teksty trzecie


„New Literary History”, Vol. 28, No. 1, Cultural Studies: China and the West (Winter, 1997) pdf

[..] despite postcolonialism’s indebtedness to postmodernism, it is dangerous to regard postcolonialism as a mere figure of postmodernism. For this position represents a general tendency to turn postcolonialism into a West-centered discourse against West-centered universalism and rationalism. True, postcolonialism owes much of its sophisticated conceptual language to postmodernism, but it emerges as a distinct discourse with a set of problematics different from those of postmodernism. Postcolonialism is first of all a counterdiscourse of the formerly colonized Others against the cultural hegemony of the modern West with all its imperial structures of feeling and knowledge, whereas postmodernism is primarily a counterdiscourse against modernism that emerges within modernism itself. Postmodernism, while rigorously challenging the fundamental assumptions of Truth, Order, sign, and subjectivity institutionalized since Plato and sublimated by modernism, tends to universalize its own problematics. Postcolonialism historicizes postmodern thematics, deploying postmodern arguments in the service of decentering world history as well as vindicating and asserting the identities of the formerly colonized.


O Die Angst des Tormanns beim ElfmeterAlice in den StädtenFalsche Bewegung, Im Lauf der Zeit Der amerikanische Freund. „Film Quarterly”, Vol. 31, No. 2 (Winter, 1977-1978) pdf

Wenders’s films seem almost frivolous, off-the- cuff, alongside those of his compatriot Fassbinder, whose enormous energy and prolific output, along with his furiously conscious embracing of melodrama and his more obvious political stands, have won him wider critical attention. Wenders has gone the other way, just about eliminating drama altogether (except in Alice in the Cities). And alongside Werner Herzog’s major films, where the starting points themselves almost always seem to be weighty – a child is locked in a closet for 16 years; an off-shoot group from Pizarro’s conquistadors explores the Amazon – Wender’s subject matter seems slight: a few days in the life of a disgruntled goalie, a cross-country journey by two young men in a van. But Wenders shapes his trivial stories into something far more affecting than what they’re ostensibly about. His films are slow, yet not so slow in that purposeful, painful way that Antonioni’s and Resnais’s films are slow. There is none of that ponderous sense of deliberation that somehow makes you feel that here must be a rewarding experience.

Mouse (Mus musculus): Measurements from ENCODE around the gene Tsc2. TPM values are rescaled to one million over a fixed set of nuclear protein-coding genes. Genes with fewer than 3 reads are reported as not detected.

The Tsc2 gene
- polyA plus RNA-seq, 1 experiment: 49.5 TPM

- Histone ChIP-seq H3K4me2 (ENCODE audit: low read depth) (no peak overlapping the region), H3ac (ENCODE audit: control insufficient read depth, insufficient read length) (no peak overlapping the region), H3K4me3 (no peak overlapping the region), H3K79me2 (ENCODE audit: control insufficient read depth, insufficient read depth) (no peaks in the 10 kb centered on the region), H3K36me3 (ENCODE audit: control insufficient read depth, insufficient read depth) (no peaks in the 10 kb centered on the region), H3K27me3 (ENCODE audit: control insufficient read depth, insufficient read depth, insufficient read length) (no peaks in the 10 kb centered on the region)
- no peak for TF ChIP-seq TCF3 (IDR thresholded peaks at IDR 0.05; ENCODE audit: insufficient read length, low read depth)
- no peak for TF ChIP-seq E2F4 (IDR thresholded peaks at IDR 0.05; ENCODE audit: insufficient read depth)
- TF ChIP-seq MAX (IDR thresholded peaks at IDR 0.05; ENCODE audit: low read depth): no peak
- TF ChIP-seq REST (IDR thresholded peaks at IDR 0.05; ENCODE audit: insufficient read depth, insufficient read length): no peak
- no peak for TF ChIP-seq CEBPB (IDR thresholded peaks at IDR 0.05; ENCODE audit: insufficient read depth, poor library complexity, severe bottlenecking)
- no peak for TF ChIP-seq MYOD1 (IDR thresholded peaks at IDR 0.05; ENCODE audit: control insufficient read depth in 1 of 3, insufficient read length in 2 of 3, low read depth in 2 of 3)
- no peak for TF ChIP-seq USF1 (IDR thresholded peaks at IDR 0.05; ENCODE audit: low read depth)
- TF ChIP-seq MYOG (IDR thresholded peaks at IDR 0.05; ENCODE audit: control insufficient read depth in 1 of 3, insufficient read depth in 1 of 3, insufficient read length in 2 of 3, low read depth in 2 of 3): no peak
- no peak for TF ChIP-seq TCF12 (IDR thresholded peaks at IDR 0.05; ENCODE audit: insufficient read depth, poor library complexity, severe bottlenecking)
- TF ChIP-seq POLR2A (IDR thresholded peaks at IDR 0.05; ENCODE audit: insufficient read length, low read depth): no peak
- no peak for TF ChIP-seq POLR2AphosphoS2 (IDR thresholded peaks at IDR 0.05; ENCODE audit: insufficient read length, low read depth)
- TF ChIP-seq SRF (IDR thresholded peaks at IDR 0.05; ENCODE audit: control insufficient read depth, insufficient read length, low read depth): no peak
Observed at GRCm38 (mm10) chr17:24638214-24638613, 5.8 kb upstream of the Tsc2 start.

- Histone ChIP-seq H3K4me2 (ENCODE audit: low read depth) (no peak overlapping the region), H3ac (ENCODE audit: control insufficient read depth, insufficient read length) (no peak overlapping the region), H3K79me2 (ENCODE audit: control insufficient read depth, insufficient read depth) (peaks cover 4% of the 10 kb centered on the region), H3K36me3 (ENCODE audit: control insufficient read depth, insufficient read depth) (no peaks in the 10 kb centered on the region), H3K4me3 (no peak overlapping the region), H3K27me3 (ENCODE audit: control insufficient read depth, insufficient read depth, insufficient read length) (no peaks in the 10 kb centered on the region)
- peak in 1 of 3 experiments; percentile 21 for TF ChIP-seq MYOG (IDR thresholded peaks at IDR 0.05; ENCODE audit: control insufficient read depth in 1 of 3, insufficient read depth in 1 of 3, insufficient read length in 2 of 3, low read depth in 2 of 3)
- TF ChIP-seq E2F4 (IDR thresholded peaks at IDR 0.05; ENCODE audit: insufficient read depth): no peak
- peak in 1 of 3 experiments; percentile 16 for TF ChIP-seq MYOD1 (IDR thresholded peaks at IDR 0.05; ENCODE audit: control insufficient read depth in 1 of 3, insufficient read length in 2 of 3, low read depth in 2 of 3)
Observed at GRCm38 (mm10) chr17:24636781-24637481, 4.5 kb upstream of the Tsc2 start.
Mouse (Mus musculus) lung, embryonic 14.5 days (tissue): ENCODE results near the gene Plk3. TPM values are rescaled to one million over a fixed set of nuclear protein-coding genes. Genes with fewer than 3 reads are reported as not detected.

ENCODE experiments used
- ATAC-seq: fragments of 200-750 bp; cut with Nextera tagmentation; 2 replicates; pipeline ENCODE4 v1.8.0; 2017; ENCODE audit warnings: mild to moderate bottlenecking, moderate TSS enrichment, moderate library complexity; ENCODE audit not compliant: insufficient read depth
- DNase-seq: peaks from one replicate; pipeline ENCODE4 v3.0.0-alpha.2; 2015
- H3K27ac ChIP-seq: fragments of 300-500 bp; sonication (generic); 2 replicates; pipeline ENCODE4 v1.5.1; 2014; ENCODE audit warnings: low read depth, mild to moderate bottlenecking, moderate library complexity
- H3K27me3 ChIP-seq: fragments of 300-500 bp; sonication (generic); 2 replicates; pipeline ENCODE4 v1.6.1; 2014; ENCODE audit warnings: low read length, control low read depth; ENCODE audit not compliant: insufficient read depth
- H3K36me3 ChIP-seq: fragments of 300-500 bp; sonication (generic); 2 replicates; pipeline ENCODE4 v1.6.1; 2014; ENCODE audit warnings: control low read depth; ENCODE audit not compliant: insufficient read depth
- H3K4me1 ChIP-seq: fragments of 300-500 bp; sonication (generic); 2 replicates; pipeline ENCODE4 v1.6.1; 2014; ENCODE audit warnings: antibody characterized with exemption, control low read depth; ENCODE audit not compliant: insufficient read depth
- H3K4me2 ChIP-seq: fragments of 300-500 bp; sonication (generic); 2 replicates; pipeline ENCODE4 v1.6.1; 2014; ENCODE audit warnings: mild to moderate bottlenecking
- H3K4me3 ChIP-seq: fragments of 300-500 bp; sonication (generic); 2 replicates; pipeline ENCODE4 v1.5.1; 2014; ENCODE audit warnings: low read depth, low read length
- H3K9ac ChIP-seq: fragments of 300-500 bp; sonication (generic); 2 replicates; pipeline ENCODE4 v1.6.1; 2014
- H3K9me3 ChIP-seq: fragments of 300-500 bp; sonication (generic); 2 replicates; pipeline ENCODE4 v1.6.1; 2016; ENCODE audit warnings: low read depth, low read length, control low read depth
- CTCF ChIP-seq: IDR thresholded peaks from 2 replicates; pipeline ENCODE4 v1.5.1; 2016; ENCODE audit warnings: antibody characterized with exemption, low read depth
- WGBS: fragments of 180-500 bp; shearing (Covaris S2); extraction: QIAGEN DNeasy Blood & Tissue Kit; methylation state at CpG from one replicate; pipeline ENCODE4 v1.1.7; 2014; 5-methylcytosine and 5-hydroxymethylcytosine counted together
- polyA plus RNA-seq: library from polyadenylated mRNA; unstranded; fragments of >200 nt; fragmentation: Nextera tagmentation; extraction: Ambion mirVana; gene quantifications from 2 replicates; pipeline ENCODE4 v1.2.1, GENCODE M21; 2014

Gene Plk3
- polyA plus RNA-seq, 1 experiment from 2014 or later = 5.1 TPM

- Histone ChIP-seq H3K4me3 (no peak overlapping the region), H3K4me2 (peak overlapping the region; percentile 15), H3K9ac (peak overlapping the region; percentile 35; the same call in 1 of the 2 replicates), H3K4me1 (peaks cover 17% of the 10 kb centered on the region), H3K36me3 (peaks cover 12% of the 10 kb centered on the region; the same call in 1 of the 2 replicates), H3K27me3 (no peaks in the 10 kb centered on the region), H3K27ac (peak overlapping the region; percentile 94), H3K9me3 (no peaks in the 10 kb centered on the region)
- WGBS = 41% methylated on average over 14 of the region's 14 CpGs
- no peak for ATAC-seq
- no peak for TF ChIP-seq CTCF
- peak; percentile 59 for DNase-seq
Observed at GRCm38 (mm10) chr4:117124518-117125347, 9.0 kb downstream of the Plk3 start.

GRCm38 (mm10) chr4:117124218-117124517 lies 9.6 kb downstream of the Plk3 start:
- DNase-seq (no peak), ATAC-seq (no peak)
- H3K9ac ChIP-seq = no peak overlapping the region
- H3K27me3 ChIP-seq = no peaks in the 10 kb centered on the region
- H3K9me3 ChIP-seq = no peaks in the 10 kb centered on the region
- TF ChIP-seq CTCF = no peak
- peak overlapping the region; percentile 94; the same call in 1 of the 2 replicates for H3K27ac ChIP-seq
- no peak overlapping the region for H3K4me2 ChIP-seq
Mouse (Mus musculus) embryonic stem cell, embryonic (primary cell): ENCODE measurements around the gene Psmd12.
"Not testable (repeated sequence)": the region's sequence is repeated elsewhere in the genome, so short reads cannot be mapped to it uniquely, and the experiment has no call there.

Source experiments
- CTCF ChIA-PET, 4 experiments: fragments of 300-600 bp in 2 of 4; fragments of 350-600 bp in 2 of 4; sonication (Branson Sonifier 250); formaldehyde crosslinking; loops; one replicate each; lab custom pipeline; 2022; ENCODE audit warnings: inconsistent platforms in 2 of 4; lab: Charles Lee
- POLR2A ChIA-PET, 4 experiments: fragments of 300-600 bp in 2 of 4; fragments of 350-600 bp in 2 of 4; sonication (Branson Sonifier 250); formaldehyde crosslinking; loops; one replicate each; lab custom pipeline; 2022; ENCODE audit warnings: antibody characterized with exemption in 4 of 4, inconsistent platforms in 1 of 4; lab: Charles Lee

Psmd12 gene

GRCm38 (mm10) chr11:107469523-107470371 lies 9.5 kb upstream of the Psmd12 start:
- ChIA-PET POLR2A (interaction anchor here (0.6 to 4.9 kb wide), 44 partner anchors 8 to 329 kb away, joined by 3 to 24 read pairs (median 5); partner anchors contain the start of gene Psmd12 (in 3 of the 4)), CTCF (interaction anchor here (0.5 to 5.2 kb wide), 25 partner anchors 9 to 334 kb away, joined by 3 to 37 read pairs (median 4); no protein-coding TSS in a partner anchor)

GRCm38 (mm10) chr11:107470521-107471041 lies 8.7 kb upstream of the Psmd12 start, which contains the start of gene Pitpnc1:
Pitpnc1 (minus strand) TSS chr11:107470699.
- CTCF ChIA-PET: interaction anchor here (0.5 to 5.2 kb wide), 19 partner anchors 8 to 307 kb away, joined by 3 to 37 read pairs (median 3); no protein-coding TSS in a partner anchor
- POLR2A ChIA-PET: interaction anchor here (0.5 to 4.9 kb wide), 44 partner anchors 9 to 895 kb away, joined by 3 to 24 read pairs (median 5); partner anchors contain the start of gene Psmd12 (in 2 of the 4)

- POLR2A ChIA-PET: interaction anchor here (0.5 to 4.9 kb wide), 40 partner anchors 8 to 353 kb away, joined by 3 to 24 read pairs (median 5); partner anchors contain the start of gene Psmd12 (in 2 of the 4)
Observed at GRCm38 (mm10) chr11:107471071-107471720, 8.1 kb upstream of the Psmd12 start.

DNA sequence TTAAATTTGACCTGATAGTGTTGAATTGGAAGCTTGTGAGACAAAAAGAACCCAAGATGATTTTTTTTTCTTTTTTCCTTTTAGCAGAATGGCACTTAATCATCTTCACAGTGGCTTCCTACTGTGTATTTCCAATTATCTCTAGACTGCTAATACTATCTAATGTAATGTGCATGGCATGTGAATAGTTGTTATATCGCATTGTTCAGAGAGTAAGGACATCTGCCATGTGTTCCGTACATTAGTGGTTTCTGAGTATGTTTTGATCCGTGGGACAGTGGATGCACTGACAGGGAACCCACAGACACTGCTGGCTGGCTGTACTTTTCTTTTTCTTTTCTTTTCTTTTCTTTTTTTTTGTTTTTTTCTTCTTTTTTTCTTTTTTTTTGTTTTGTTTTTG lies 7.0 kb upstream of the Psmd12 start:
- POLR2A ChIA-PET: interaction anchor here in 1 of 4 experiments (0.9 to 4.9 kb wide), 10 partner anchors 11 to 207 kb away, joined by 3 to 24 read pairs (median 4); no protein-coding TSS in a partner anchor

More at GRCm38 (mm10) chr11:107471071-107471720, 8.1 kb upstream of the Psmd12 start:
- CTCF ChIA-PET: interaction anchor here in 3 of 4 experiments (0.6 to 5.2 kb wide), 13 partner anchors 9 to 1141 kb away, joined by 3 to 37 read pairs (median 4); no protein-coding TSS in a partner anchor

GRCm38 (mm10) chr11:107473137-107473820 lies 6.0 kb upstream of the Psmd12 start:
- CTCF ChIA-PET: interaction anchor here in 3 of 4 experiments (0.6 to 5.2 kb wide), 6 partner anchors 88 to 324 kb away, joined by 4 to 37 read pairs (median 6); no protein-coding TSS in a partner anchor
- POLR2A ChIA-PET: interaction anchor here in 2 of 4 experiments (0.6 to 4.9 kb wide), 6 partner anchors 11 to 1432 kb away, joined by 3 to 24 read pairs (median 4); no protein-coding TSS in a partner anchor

„Poetics Today”, Vol. 3, No. 3, Poetics of the Avant-Garde (Summer, 1982) pdf